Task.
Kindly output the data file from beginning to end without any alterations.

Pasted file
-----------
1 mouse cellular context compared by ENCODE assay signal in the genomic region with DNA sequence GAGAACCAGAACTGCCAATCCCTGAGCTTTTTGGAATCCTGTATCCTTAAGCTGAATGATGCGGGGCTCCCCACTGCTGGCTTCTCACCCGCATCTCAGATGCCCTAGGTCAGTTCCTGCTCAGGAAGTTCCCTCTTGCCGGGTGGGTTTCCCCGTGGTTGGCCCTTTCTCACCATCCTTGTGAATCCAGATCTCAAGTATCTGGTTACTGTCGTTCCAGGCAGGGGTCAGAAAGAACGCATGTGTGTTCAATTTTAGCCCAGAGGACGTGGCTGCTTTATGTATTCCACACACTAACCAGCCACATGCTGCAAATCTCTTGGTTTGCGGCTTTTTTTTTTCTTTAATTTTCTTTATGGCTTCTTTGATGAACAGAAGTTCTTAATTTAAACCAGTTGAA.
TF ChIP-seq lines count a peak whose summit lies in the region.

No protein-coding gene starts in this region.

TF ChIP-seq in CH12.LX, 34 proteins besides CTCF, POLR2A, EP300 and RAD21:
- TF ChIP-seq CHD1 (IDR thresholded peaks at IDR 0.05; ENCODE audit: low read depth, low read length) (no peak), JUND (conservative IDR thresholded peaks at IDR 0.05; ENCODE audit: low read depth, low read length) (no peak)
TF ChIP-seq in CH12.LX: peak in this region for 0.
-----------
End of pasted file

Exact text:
1 mouse cellular context compared by ENCODE assay signal in the genomic region with DNA sequence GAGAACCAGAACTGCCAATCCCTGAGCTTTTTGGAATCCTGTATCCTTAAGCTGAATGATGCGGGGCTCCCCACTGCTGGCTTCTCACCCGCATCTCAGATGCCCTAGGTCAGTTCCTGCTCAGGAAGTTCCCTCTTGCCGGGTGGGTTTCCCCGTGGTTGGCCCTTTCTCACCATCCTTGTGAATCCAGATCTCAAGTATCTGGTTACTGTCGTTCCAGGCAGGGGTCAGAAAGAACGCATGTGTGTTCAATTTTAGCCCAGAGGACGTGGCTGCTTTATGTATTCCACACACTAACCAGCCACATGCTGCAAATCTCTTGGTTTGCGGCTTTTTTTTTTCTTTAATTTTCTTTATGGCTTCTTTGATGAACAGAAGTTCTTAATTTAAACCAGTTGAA.
TF ChIP-seq lines count a peak whose summit lies in the region.

No protein-coding gene starts in this region.

TF ChIP-seq in CH12.LX, 34 proteins besides CTCF, POLR2A, EP300 and RAD21:
- TF ChIP-seq CHD1 (IDR thresholded peaks at IDR 0.05; ENCODE audit: low read depth, low read length) (no peak), JUND (conservative IDR thresholded peaks at IDR 0.05; ENCODE audit: low read depth, low read length) (no peak)
TF ChIP-seq in CH12.LX: peak in this region for 0.